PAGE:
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The Local Economy Revolution

Welcome to the Sea Change

Editor’s Note: We’re pleased to welcome you to the first section of Della Rucker’s book, The Local Economy Revolution

I’m sure many of you have already read Della’s past Planning Commissioners Journal and PlannersWeb columns. As you know, she brings a wealth of knowledge and insights on planning and local economic development. What’s more, Della is attuned to the critical importance of citizen involvement in local planning and decision-making.

It’s a great pleasure for us to offer you The Local Economy Revolution here on PlannersWeb.

There are two ways to get started. You can continue immediately to Della’s first chapter, set out below, or (as we suggest) start by reading Della’s introduction to the book.

One final note: you can buy Della’s book online. Our serialization includes the first two parts of Della’s three-part book.

What’s changed? Yes, I know, a lot.


If you’re reading this book, I suspect that’s not breaking news to you. Things, lots of things, have definitely changed — we know that, and we can sense that. But what? And what are those changes going to mean for us?

The question is, how do we set our communities up to thrive in a world of Macro Uncertainty.

The world is full of macro economic talk — debates over policies and trends that, we are told, will have Major Impacts. There are 500 books out there about Big Economic Stuff — if you want to read about that, you certainly can. And since the goal of the media outlets that yell about the potential for the sky to fall is to panic us into believing that the sky really is falling (and that we’d better keep buying their publication so that we know when it’s going to happen and where the bomb shelters are), what we end up with in a lot of popular media about macro economics is a lot of sound and fury, often signifying very little.

I’m not interested in whether one industry is rising or falling at this moment, in whether some new national law will or will not result in The End of The World As We Know It. Although those issues have definite and direct impacts, they can also fool us. We can turn them into red herrings, distracting us and siphoning away the energy that we need to invest in solving our problems.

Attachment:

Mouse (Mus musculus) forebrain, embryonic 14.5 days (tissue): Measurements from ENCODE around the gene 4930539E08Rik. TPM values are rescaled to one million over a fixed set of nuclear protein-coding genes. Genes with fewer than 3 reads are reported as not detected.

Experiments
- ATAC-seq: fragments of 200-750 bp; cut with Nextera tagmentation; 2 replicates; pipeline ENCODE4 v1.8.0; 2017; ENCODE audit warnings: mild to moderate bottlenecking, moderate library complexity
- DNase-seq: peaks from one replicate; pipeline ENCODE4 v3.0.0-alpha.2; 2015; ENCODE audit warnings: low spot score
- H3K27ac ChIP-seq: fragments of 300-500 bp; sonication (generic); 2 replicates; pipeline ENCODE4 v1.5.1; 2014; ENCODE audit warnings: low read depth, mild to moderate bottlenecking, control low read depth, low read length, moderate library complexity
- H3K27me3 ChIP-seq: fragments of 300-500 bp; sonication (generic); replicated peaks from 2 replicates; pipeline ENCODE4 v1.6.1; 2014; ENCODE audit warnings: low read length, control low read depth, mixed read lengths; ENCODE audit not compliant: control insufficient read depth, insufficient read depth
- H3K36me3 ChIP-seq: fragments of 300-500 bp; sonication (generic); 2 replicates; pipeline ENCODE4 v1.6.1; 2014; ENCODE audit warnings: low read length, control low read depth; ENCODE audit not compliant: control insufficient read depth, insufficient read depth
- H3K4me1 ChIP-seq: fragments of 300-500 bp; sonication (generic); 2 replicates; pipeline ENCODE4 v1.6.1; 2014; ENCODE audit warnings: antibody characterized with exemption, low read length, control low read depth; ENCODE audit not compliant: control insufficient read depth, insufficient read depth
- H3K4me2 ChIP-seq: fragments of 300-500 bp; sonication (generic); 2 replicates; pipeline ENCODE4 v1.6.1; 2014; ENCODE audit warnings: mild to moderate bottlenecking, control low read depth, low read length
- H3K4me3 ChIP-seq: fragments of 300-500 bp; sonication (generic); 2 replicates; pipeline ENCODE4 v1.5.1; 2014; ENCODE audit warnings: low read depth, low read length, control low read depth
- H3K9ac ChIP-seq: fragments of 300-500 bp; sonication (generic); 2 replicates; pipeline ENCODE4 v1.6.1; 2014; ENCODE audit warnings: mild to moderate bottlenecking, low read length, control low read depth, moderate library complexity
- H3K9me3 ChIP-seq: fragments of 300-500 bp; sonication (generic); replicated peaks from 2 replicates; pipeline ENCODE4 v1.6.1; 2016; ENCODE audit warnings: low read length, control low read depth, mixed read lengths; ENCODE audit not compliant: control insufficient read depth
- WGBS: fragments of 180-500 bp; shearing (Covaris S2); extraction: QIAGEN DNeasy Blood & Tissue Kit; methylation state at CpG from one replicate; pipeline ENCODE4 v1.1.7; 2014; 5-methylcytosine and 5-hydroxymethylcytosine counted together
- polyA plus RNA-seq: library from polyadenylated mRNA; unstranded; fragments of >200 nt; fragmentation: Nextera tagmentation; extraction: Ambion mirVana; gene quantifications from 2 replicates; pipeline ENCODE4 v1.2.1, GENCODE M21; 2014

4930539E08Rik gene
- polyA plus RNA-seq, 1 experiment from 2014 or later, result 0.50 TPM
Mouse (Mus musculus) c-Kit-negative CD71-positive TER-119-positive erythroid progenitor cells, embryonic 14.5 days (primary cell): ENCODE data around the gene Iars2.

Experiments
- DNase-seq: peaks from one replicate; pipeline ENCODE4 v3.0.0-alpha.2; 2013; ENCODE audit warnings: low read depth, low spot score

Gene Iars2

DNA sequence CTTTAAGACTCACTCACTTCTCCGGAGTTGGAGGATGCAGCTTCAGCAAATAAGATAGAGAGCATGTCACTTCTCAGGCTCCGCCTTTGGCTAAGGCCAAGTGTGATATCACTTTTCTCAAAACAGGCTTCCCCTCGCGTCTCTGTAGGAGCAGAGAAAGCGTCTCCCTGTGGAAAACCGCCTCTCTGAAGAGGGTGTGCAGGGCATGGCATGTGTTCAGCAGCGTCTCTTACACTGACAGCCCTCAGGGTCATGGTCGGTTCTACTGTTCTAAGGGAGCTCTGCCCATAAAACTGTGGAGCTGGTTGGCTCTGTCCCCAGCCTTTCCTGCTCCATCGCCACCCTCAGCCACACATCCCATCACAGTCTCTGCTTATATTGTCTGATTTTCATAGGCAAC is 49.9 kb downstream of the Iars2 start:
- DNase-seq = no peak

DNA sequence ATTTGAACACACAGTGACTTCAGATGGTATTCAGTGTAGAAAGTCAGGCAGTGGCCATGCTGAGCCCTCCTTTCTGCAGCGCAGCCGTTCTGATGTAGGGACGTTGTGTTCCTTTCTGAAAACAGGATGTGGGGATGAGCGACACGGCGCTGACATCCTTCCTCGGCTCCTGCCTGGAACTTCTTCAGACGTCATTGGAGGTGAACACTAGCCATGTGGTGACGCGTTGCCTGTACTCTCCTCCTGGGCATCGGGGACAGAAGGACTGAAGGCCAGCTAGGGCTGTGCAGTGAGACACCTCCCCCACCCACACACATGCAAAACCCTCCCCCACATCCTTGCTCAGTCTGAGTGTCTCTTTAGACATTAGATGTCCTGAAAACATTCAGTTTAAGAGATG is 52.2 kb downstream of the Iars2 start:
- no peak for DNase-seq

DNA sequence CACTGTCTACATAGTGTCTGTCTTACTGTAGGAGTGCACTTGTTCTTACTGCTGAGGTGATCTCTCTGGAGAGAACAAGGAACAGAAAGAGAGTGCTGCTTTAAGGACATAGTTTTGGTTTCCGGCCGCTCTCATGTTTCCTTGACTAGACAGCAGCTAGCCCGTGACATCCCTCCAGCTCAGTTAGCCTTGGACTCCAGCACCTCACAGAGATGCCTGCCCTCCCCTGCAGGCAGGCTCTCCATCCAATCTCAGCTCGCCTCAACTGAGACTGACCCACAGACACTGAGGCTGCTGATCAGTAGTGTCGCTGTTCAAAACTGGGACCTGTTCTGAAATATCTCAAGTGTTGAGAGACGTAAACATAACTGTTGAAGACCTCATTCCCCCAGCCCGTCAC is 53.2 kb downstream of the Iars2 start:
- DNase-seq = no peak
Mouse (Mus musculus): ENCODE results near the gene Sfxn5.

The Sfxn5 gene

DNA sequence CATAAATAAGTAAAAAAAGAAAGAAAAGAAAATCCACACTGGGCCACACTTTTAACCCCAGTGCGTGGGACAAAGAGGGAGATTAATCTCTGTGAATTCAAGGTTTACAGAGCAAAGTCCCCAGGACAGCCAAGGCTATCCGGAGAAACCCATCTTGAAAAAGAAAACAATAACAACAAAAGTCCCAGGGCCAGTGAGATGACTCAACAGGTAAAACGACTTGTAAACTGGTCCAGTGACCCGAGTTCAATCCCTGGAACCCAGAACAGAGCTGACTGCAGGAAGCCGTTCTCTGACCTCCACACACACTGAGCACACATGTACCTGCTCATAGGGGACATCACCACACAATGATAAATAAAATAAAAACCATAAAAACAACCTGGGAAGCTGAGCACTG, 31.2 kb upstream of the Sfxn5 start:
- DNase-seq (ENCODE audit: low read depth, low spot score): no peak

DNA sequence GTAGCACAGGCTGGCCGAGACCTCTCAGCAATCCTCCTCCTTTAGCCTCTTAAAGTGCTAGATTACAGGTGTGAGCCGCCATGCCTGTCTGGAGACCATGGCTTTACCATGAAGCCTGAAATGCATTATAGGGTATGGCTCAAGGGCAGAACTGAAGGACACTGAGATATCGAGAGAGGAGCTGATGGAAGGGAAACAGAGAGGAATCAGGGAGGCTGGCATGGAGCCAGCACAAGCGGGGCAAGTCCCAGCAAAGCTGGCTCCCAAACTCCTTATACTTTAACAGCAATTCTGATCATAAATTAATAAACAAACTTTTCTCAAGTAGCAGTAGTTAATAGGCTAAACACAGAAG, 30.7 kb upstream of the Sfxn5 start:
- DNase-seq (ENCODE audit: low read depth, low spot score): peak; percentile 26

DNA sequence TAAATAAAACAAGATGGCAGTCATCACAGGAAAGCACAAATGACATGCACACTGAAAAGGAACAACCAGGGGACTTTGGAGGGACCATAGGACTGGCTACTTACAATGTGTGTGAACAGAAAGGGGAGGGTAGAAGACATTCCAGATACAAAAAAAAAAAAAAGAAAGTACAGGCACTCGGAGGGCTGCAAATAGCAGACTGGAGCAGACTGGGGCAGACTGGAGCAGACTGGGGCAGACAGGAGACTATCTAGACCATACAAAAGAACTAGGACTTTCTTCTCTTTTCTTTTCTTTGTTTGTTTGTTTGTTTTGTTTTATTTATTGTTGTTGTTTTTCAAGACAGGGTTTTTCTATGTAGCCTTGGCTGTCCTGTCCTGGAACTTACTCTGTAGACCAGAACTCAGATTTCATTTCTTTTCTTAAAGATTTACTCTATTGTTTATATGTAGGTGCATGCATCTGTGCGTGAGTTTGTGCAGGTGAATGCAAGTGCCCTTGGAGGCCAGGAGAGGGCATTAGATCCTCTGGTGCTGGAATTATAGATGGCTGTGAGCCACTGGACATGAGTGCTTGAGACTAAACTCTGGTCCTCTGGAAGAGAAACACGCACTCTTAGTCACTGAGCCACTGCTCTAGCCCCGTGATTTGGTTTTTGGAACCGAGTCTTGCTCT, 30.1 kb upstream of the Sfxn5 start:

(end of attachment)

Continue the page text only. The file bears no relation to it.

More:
Because the real question isn’t whether Policy X or Trend Y will happen. Stuff will happen. The question is, how do we set our communities up to thrive in a world of Macro Uncertainty.

What I am most interested in are the long-term trends, the overlooked impacts that are playing out in communities in the U.S. and across the world. Impacts that are part of the fundamental reshaping of how our economies and communities work. Impacts that no one, no government, no organization, controls. Impacts that will fundamentally shape our communities’ futures, regardless of whether the value of the dollar or the stock market rises or falls.

And since my objective here is to write something that you can use as a thinking tool, I’m going to pull down my focus to three core issues — let’s call them Undercurrents:

  • The fact that economic success depends on a lot of factors that were never “economic development” before – and that those factors are all tangled up with each other,
  • The fact that we have a long, unaddressed history of creating unintended consequences – often nasty ones – as a result of overly simplistic approaches to community economic challenges, and
  • The fact that Talent is our new economy’s raw material, and Talent is… a real pain in the butt.